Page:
fda MS Office

Additionally, this could encourage earlier stage companies to get more ambitious about moving candidates to the clinic and could make would-be acquirers more bullish.

In the long term, if that accelerated review brings products to market too quickly, it could threaten public health, cause another costly set of reforms, and damage the brands of those companies.

 

What does the new agenda mean for marketers?

While it will take some time to feel the effects on any proposed legislation or policy changes, the administration will tie everything back to growing the economy: no small challenge. A lot has to come together with or without a cooperative Congress. The President will have to build a consensus.

marketing MS Office

For now, as marketers we need to do what we’ve always done—assess market opportunities, pinpoint our target audiences, develop smart strategies to reach and influence their behavior, and measure outcomes. Certainly, researching the impact of policy decisions is part of that research, but acting too quickly on proposed policy changes only fuels uncertainty.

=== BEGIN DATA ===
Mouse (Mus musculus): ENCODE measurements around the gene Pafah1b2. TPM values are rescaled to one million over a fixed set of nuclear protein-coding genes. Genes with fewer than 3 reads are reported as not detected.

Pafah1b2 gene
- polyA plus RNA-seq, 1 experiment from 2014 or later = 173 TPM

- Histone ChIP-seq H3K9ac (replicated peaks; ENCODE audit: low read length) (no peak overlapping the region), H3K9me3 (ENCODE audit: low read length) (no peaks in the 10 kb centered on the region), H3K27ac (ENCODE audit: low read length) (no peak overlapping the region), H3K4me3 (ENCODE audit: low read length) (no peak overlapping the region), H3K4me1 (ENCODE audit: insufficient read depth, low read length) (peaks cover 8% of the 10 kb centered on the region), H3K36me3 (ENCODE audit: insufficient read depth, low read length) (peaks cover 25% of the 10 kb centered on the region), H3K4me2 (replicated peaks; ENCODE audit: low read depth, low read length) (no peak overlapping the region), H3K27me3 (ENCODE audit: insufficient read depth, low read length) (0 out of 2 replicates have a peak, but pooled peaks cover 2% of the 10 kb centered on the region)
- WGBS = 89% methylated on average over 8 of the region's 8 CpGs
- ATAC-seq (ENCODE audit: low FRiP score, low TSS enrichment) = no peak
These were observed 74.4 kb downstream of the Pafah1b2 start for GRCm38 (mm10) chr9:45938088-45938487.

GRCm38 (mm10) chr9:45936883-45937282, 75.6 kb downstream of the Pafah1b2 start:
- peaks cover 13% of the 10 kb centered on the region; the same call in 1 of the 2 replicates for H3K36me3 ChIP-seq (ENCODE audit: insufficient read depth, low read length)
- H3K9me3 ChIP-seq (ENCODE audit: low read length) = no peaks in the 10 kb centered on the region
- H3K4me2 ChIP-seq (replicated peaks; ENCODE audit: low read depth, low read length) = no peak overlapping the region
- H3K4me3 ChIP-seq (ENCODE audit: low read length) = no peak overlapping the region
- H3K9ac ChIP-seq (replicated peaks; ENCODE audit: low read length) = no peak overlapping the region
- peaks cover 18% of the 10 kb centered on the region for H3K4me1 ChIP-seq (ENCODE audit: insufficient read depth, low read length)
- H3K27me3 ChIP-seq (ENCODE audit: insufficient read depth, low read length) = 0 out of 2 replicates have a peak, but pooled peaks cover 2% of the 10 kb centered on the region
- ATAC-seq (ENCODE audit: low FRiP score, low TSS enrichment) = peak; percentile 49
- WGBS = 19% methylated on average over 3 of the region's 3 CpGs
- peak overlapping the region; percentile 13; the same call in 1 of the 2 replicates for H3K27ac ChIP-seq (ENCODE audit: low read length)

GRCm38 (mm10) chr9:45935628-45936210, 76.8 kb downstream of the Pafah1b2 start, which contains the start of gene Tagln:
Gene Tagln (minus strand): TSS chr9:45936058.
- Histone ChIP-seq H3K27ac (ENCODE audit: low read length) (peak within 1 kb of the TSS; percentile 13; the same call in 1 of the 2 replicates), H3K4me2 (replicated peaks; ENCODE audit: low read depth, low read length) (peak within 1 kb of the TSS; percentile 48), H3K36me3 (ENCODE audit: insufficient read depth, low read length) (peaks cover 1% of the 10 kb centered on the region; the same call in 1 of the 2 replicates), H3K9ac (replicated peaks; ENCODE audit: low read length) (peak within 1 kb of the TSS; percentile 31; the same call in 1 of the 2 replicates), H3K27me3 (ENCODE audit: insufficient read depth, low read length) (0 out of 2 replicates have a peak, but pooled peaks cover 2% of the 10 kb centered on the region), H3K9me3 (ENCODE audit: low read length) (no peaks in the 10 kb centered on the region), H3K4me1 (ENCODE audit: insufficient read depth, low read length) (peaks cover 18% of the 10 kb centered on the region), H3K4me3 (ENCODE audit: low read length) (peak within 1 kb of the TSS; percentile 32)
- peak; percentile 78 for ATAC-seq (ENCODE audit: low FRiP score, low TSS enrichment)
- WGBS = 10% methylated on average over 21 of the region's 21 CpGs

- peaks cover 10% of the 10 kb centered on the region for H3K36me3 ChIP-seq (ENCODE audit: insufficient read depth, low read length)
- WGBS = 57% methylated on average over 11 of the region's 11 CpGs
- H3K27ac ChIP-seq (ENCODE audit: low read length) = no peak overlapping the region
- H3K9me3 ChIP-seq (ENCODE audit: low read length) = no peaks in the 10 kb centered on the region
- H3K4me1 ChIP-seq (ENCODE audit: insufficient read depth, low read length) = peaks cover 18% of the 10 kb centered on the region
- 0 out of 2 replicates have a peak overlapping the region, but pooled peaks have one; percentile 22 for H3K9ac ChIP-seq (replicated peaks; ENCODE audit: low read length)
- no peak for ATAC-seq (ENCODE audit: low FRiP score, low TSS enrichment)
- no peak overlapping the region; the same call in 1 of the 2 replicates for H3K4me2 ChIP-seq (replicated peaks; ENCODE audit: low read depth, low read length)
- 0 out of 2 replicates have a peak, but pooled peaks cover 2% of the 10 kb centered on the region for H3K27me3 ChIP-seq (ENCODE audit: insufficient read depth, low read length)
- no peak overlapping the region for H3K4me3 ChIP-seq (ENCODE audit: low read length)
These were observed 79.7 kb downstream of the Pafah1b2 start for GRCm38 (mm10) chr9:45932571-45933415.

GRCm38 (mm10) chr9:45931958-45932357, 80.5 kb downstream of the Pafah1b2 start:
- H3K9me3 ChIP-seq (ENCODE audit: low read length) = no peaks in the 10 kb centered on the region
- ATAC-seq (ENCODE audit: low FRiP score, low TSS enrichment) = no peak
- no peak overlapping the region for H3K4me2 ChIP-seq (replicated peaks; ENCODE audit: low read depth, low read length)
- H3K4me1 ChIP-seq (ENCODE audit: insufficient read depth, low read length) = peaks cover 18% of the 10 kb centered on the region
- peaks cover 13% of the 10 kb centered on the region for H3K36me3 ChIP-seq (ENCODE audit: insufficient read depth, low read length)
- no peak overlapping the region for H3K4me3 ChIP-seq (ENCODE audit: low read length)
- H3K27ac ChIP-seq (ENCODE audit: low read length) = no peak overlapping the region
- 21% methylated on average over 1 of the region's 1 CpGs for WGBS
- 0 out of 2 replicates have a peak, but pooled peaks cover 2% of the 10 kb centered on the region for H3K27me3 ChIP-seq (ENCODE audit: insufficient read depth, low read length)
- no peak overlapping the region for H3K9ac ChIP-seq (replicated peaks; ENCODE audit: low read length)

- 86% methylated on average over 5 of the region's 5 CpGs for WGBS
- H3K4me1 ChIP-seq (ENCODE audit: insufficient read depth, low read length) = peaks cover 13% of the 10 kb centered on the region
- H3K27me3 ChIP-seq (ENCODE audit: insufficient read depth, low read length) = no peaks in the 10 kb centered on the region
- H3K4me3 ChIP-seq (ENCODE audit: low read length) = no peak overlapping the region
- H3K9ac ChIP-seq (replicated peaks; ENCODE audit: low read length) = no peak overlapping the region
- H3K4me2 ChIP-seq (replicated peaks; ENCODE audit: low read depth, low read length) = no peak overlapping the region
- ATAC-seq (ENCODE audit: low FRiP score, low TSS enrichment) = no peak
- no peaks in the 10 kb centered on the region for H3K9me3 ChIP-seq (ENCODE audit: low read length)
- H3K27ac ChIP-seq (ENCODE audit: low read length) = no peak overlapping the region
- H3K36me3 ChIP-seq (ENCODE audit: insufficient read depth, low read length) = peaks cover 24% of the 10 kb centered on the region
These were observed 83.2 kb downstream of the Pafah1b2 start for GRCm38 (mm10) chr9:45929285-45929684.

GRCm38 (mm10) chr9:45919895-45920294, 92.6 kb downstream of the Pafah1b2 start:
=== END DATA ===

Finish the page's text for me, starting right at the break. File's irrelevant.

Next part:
And, if there is one truth in the market, it doesn’t like uncertainty.

screaming robot MS Office

In the end, even if the President is able to pass a fraction of what he’s proposing, it should lead to economic prosperity and marketing opportunity in our industry.

Now, if we could just turn off his Twitter account, we might make social media great again, as well.

 

chempetitive group logo

About the Author

Erik Clausen is part of the Chempetitive Group, a Chicago based marketing initiative for pharmaceutical, chemical, biotechnology, diagnostics, and medical devices.